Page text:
While Europe may not be able to decouple from an American recession, India, largely driven by domestic growth, is expected to weather any such storms more easily than others. The US is the world~s biggest economy and events there will have a global impact. The business cycle still exists, it hasn~t been abolished in India and China. The direct linkage, via export markets, is much less for India than, say, even China. India will be slightly impacted, but overall the key driver for India will be domestic factors, and what happens in the Indian economy, says Gerard Lyons, Standard Chartered~s chief economist globally.

The bad news is that gloomy global investor sentiment, and more adherents to a recoupling school of thought, could create mood swings in the Sensex. Even here there~s a silver lining; You must remember that this time the retreat was extremely orderly, the processes and systems held up. Even five years ago, a shock like this would have created chaos in the stock markets, points out Sonjoy Chatterjee, director, ICICI Bank.

So what is the argument for recoupling? It goes something like this: US~ problems last year were mostly domestic, based on housing, but as signs of recession deepen, Europe, at least will not be able to escape the ill-effects and will take a hit on domestic growth. The alternative ~growth~ engines of China and India, despite their large domestic consumption, will not be able to fill the gap left by the US. While India may be reasonably shielded from the impact, China~s export-based economy may follow the American drummer.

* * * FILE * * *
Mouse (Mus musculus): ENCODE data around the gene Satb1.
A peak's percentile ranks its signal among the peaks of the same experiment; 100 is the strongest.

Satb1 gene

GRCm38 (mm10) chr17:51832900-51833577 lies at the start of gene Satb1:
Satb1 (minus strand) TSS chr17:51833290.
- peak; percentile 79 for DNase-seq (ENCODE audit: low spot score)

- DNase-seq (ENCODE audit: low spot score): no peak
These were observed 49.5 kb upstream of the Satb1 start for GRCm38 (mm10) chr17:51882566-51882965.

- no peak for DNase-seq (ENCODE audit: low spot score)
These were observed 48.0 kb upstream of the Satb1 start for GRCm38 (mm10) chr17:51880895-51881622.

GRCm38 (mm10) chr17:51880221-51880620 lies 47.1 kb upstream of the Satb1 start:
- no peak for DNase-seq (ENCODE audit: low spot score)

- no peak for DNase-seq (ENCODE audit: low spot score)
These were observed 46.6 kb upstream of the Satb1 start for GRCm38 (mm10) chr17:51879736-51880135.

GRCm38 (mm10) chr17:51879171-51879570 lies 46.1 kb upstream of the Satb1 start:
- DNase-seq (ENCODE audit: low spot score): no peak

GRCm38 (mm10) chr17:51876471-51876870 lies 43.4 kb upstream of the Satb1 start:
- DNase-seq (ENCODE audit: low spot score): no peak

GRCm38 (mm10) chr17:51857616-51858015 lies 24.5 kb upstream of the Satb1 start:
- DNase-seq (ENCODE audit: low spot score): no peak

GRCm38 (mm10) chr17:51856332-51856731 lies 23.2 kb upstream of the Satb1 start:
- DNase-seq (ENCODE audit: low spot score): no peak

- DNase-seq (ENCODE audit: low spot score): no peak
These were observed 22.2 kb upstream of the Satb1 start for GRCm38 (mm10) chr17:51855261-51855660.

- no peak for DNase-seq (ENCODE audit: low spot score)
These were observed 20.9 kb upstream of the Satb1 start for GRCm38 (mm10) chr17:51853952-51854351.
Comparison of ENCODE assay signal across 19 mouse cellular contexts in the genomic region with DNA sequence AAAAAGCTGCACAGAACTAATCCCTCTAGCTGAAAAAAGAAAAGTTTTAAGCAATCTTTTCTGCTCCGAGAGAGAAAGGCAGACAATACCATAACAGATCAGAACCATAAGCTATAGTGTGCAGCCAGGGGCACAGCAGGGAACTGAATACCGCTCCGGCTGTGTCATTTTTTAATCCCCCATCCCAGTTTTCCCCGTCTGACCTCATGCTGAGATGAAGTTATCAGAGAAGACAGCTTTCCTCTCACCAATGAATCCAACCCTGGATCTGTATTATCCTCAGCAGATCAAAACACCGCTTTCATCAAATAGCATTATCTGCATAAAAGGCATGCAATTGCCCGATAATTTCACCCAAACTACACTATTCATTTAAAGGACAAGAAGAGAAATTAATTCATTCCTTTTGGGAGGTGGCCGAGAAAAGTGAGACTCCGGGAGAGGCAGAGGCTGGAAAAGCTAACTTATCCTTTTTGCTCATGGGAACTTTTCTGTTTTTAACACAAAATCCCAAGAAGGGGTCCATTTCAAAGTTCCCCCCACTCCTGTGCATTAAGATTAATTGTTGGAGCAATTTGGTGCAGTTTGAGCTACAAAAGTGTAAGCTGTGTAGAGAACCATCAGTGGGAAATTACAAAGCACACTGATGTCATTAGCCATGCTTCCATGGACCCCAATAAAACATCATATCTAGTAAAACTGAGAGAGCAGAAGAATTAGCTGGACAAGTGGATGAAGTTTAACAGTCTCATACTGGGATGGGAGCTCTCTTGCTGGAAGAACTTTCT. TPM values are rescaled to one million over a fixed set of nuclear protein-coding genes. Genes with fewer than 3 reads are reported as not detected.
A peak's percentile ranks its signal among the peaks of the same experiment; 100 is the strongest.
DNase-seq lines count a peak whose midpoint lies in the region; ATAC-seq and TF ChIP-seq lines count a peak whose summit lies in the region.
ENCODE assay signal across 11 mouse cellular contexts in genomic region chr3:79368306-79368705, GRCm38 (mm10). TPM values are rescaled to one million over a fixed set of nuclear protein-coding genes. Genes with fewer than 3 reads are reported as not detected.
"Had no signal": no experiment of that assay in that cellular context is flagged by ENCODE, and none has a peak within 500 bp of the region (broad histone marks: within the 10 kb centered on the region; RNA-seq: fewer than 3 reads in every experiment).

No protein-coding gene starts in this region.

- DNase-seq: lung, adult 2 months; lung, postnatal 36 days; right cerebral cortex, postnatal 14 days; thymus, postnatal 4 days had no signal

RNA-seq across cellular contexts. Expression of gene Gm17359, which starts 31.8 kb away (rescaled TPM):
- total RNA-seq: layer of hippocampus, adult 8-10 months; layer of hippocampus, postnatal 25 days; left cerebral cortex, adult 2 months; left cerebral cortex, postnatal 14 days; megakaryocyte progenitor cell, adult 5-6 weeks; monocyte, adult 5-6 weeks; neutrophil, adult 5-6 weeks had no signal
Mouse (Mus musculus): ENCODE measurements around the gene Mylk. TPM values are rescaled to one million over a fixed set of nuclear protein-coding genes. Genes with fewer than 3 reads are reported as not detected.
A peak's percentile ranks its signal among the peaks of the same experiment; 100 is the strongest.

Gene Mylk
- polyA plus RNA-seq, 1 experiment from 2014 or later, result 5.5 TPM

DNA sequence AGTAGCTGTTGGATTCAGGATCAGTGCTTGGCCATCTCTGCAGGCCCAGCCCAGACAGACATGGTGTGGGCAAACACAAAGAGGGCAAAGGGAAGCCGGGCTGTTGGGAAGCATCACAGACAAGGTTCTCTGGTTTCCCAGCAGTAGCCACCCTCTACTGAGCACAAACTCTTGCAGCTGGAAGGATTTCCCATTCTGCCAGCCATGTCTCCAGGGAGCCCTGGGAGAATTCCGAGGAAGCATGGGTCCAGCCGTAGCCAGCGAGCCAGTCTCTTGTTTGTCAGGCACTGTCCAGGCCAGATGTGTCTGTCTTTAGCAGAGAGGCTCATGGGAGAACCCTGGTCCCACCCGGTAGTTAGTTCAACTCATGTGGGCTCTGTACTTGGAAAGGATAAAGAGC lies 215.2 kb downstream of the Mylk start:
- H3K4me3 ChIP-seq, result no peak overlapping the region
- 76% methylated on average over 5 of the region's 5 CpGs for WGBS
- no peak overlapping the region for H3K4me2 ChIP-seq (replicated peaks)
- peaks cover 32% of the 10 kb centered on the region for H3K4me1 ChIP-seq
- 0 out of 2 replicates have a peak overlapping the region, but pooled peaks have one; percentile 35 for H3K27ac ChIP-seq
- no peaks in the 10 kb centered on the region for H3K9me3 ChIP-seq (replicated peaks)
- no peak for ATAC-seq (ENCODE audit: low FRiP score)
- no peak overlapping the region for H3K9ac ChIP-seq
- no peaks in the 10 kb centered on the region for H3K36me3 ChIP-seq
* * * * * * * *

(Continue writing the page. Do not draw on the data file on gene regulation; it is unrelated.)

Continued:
Stephen Roach, chairman of Morgan Stanley Asia, an adherent of the view that you can~t have both globalisation and decoupling in the same world space, pointed out in his Davos blog that the US consumed over $9.5 trillion in 2007 fully six times the combined consumption totals for China ($1 trillion) and India ($650 billion).

Gerard Lyons believes that happens not to be the case. Insulation, rather than ~decoupling~ is a better way to think of emerging economies and their relationship to events in the US. Importantly, many emerging economies are in a much better position to cope with a US downturn, with much higher reserves, credible macroeconomic policies and more resilient domestic demand.